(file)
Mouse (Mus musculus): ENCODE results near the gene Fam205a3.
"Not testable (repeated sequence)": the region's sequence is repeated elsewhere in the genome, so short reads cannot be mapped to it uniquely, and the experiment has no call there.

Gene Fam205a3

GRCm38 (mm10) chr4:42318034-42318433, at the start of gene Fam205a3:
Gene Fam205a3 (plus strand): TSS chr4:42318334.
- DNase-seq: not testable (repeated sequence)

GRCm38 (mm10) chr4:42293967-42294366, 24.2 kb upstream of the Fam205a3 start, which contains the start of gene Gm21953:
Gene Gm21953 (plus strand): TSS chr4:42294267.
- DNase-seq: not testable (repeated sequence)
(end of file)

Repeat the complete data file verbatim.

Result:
Mouse (Mus musculus): ENCODE results near the gene Fam205a3.
"Not testable (repeated sequence)": the region's sequence is repeated elsewhere in the genome, so short reads cannot be mapped to it uniquely, and the experiment has no call there.

Gene Fam205a3

GRCm38 (mm10) chr4:42318034-42318433, at the start of gene Fam205a3:
Gene Fam205a3 (plus strand): TSS chr4:42318334.
- DNase-seq: not testable (repeated sequence)

GRCm38 (mm10) chr4:42293967-42294366, 24.2 kb upstream of the Fam205a3 start, which contains the start of gene Gm21953:
Gene Gm21953 (plus strand): TSS chr4:42294267.
- DNase-seq: not testable (repeated sequence)